I have just started my internship year at LSTC, which is the third of the four year Master of Divinity program. The internship year where we are sent all over the country and world for full time ministry under the supervision of a pastor/supervisor: http://www.elca.org/candidacy/pdf/internship.pdf
I’ll be doing my internship in Resistencia, Argentina, with the ELCA Global Mission Horizon International Internship program: http://www.elca.org/outreach/leadership/leadership_horizon.html
Argentina is finishing up its winter, so when I arrived a couple weeks ago it was 40’s and 50’s. It may seem strange to those of you sweating in 90s and 100s that I broke out the winter coat, long underwear, and am clinging to a box heater. I am also sipping lots of mate, the classic Argentine tea, which I may actually like more than coffee.
I took an overnight flight to Buenos Aires, where I spent a day, where I got to meet the directors of ELCA Global Mission here, as well as the president and staff of the IELU (Iglesia Evangelica Luterana Unida - United Evangelical Lutheran Church), and to see some of downtown Buenos Aires. We walked past a political rally, which was for Cristina Kirchner, the wife of current president Néstor Kirchner, who seems to be the current front-runner for the presidential elections to be held in October (an exciting time to be here). I then took an overnight bus to Resistencia, the city I’ll be doing my internship in, and my pastor/supervisor picked me up.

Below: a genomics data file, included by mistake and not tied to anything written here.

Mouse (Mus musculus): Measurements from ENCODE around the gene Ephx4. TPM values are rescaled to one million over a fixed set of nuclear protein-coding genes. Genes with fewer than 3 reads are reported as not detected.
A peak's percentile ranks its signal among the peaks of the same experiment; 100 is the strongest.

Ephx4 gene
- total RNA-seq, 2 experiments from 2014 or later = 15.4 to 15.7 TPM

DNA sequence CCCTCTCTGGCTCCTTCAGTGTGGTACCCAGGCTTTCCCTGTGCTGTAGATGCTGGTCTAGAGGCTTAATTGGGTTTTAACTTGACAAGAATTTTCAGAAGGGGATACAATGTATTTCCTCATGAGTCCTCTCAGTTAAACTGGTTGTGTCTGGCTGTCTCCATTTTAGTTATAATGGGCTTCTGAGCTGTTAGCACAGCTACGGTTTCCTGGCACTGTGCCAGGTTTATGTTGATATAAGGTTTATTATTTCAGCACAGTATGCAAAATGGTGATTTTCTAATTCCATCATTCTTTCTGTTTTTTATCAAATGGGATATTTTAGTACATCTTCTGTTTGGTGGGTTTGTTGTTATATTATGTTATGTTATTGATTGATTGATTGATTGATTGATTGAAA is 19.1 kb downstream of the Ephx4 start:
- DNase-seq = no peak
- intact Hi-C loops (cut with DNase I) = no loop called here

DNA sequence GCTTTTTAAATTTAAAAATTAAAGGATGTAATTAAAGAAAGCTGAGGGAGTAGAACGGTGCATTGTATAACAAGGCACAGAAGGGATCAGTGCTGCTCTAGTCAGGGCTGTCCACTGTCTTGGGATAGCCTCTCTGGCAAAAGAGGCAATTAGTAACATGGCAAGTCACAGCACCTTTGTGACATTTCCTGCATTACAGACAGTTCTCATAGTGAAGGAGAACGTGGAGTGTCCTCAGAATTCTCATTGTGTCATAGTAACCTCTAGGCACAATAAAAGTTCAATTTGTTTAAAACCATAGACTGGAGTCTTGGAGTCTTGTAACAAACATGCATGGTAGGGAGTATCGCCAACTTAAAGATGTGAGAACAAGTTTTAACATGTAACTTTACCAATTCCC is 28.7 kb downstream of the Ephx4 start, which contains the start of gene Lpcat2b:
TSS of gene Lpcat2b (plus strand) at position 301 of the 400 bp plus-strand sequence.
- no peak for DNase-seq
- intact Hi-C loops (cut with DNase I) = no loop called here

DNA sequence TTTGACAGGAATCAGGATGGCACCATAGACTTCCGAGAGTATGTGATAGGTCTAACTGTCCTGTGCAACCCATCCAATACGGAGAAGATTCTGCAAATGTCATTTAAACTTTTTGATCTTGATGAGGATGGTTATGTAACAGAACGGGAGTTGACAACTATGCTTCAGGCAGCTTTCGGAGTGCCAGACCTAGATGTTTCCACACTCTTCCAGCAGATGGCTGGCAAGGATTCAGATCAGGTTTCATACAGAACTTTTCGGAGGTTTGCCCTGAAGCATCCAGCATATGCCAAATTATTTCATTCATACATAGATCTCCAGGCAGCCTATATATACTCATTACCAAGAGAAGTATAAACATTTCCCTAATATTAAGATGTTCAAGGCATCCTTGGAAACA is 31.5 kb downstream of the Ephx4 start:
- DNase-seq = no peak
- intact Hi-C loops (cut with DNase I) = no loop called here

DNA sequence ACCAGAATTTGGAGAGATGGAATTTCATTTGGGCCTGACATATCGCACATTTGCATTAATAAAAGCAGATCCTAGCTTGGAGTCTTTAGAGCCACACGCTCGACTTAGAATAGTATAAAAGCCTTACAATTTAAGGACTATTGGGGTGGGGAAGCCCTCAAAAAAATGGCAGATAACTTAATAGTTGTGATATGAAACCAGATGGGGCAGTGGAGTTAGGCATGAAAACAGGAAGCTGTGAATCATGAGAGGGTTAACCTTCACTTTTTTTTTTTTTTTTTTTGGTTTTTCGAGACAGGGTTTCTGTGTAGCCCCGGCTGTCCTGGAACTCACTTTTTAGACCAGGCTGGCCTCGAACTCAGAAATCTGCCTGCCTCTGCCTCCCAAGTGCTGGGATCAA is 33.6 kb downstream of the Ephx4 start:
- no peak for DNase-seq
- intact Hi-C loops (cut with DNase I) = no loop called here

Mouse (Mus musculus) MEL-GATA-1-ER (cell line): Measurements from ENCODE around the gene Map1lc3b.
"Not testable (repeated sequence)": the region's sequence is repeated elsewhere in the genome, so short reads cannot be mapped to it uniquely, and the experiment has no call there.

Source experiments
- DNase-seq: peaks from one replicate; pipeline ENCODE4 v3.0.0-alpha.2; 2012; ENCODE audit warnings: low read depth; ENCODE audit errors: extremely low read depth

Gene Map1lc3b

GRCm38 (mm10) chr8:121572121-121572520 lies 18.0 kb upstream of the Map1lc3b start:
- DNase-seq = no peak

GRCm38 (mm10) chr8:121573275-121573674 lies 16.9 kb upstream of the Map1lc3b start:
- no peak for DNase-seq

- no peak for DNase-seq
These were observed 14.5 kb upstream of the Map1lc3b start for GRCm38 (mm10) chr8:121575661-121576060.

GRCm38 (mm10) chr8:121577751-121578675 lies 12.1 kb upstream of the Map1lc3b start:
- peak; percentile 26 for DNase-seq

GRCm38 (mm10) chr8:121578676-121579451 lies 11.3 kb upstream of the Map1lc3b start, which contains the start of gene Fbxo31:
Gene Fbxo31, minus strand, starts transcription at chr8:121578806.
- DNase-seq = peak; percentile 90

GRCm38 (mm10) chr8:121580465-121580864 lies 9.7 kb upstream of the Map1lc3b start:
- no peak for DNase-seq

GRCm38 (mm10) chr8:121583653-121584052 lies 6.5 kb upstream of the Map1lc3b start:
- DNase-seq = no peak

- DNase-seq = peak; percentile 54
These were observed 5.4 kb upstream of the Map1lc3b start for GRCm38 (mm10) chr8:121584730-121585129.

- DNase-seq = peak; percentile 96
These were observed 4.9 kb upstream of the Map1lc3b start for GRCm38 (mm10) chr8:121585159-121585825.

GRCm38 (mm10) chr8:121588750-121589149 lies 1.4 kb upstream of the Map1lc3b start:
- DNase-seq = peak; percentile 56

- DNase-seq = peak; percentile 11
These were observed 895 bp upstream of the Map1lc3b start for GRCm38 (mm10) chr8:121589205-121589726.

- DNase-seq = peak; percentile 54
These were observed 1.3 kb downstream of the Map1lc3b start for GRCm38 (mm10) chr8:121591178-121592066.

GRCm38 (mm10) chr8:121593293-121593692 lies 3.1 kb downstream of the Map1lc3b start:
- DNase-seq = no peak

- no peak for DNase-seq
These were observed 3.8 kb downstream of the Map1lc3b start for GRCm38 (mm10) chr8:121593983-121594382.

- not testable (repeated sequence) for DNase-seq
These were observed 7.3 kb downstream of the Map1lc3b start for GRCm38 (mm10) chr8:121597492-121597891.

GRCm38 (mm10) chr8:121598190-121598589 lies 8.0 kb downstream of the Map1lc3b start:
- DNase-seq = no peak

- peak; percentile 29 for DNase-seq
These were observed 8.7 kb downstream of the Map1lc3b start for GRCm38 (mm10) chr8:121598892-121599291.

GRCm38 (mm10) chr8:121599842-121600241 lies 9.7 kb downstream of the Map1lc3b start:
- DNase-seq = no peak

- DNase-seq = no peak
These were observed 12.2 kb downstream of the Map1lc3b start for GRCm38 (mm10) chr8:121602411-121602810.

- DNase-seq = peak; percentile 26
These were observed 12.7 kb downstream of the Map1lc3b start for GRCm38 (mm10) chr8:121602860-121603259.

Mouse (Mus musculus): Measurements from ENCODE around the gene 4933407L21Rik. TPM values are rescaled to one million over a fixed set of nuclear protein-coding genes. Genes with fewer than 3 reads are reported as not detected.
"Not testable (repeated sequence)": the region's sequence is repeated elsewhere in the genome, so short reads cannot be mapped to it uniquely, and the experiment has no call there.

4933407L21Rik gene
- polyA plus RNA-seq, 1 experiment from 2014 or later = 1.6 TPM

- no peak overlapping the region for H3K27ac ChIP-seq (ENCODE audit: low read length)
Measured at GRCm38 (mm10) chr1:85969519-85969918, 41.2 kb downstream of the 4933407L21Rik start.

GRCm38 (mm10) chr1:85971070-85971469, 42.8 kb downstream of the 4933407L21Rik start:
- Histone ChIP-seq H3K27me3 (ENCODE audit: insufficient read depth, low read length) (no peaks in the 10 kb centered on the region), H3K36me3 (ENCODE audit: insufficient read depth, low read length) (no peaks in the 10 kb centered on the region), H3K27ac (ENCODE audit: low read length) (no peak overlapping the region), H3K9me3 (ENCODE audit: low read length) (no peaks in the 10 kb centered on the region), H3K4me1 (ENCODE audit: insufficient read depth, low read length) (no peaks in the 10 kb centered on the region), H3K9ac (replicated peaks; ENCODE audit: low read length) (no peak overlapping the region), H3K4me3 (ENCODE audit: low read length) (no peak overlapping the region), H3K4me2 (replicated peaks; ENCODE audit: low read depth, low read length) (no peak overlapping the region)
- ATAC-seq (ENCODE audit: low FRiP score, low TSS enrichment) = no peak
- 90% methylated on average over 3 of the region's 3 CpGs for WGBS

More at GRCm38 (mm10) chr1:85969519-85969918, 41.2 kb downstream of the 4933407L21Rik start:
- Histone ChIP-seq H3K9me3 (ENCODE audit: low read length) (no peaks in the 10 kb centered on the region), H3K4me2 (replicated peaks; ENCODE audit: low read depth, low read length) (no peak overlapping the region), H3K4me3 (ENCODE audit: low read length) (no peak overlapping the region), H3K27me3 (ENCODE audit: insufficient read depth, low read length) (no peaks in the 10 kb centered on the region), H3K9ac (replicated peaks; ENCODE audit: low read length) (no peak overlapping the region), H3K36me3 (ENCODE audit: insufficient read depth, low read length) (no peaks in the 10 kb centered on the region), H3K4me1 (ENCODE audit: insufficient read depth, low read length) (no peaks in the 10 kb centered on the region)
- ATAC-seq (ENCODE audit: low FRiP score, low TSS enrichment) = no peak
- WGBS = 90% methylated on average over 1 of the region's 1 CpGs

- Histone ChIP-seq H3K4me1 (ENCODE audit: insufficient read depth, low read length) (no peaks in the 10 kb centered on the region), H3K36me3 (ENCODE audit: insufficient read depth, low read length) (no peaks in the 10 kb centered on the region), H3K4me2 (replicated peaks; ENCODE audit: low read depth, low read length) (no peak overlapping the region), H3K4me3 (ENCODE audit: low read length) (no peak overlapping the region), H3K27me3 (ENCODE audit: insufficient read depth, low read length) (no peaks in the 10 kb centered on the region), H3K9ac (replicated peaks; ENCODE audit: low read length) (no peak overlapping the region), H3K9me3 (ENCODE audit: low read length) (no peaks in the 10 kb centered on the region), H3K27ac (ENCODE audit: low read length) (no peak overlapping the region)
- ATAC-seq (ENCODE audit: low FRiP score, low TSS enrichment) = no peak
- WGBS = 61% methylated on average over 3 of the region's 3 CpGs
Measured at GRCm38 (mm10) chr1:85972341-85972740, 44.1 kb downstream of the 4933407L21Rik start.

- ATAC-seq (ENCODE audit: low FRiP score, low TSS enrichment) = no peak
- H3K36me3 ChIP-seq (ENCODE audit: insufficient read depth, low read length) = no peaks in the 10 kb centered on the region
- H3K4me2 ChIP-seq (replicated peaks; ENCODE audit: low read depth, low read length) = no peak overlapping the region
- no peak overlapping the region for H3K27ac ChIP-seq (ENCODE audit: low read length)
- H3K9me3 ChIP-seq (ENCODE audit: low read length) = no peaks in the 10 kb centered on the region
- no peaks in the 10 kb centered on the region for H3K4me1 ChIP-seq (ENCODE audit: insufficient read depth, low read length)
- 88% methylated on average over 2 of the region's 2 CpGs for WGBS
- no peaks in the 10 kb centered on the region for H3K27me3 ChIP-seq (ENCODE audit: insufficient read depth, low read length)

The terrain is flat and swampy with tropical plants and lagoons. Resistencia, a city of roughly 400,000 people, is a city of sculptures of all sorts of styles. The city centers around a very large plaza (see photo), Plaza 25 de Mayo (25th of May), which is the actual Independence Day of Argentina (and also my birthday). The culture here is distinct, especially as compared to Buenos Aires. It’s more laid back and they have a nice siesta in the afternoons. This is the capital and main urban center of the province of Chaco. Chaco is home to many indigenous people, who are an ostracized minority in the country. Chaco is also one of the poorest provinces in the country. There are many children throughout the province who suffer from malnutrition. Because of these realities, there are many people that migrate to the city and settle on the outskirts.
So far I have been getting acquainted with my pastor/supervisor, who along with the other people I’ve met, has been very warm and welcoming. I have already gotten to attend a worship service at Misión Maria Magdalena (Mary Magdalene Mission), which is on the outskirts of Resistencia. The church has been a driving force for, and partner with, many social programs in the neighborhood, and the pastor works with a couple of social workers. There are hot meals for children, after-school programs, health programs, and several other programs the church is involved with. The other church I’ll be with is San Mateo in Corrientes, a city of about the same size, which is across the Parana river.
I preached at both churches last weekend for the first time on Luke 13:10-17, “Jesus Heals a Crippled Woman.” I talked about how revolutionary this act was and all the cultural and social rules Jesus was breaking by healing the woman. The woman had been ostracized and defined by these social rules. When society tries to define us, it’s hard not to listen to them. It can sometimes be so much that it has us bent over like the woman. That’s when Jesus comes and with a touch he helps us stand up straight, and reminds us that we are not who society says we are, that we are full of dignity and wonderful in God’s sight.
I’m excited about ministry in this context, I will continue to keep you posted.